Tuesday, September 3, 2013

Cinnamon and Gunpowder

Cinnamon and Gunpowder
Eli Brown

Cinnamon and Gunpowder

Genre: Adventure

Summary (from Goodreads):  A gripping adventure, a seaborne romance, and a twist on the tale of Scheherazade—with the best food ever served aboard a pirate’s ship

The year is 1819, and the renowned chef Owen Wedgwood has been kidnapped by the ruthless pirate Mad Hannah Mabbot. He will be spared, she tells him, as long as he puts exquisite food in front of her every Sunday without fail.

To appease the red-haired captain, Wedgwood gets cracking with the meager supplies on board. His first triumph at sea is actual bread, made from a sourdough starter that he leavens in a tin under his shirt throughout a roaring battle, as men are cutlassed all around him. Soon he’s making tea-smoked eel and brewing pineapple-banana cider.

But Mabbot—who exerts a curious draw on the chef—is under siege. Hunted by a deadly privateer and plagued by a saboteur hidden on her ship, she pushes her crew past exhaustion in her search for the notorious Brass Fox. As Wedgwood begins to sense a method to Mabbot’s madness, he must rely on the bizarre crewmembers he once feared: Mr. Apples, the fearsome giant who loves to knit; Feng and Bai, martial arts masters sworn to defend their captain; and Joshua, the deaf cabin boy who becomes the son Wedgwood never had.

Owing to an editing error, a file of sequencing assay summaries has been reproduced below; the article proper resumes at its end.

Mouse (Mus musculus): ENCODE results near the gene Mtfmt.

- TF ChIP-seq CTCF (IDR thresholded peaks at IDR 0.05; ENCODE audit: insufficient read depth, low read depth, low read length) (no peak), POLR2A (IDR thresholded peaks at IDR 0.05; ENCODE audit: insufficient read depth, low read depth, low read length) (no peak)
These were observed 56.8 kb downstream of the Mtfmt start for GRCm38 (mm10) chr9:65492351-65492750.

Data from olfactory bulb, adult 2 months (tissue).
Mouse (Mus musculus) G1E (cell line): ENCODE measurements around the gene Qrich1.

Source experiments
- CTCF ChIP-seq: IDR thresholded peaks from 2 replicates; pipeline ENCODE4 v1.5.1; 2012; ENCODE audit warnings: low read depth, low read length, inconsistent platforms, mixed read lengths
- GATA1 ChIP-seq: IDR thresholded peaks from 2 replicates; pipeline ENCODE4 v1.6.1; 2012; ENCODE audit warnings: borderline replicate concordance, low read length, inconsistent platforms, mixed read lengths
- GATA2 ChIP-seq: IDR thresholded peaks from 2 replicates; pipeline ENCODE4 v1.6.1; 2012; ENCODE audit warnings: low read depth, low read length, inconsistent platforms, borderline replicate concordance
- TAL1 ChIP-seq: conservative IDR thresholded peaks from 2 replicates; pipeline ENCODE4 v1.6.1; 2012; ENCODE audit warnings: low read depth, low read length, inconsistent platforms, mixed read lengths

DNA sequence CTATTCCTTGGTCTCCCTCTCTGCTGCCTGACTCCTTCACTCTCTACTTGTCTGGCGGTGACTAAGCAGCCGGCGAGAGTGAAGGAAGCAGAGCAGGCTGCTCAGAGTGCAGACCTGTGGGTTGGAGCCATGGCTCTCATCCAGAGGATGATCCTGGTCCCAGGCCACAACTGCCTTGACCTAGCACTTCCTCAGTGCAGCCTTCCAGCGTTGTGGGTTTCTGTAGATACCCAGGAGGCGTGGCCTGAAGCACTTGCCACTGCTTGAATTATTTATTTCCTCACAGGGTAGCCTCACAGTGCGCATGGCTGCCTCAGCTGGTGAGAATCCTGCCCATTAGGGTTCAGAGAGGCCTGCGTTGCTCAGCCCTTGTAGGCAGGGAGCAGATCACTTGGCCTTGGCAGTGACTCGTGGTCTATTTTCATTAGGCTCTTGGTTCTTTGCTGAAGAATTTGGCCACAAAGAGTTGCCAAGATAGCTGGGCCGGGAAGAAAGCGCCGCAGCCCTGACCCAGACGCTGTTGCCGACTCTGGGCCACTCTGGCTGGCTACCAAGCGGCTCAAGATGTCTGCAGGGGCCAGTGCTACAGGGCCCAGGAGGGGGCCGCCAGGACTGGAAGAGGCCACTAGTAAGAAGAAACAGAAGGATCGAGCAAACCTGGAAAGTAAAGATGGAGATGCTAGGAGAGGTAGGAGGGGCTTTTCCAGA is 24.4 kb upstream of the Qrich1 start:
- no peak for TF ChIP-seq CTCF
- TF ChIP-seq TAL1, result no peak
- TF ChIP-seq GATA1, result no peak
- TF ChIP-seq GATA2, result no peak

Cinnamon and Gunpowder is a swashbuckling epicure’s adventure simmered over a surprisingly touching love story—with a dash of the strangest, most delightful cookbook never written. Eli Brown has crafted a uniquely entertaining novel full of adventure: the Scheherazade story turned on its head, at sea, with food.

Review:  This was a really quirky book that can best be described as Pirates of the Caribbean  meets the Food Network show Chopped.  Which sounds bizarre, doesn't it?  The story got bogged down a little with the opium/tea trade situation between England and China, and the battle scenes tended to be a little gory for my liking.  But overall, I was intrigued to learn a little about the life of a pirate at that time in history, and profoundly grateful not to have been one!  The characters were certainly picturesque, but my main complaint is that Wedgwood was pretty whiny, and stood by his old employer for far longer than he should.  This is not a book I would recommend to everyone, but I think those who like bizarre stories will find this entertaining.

Rating: 4 stars

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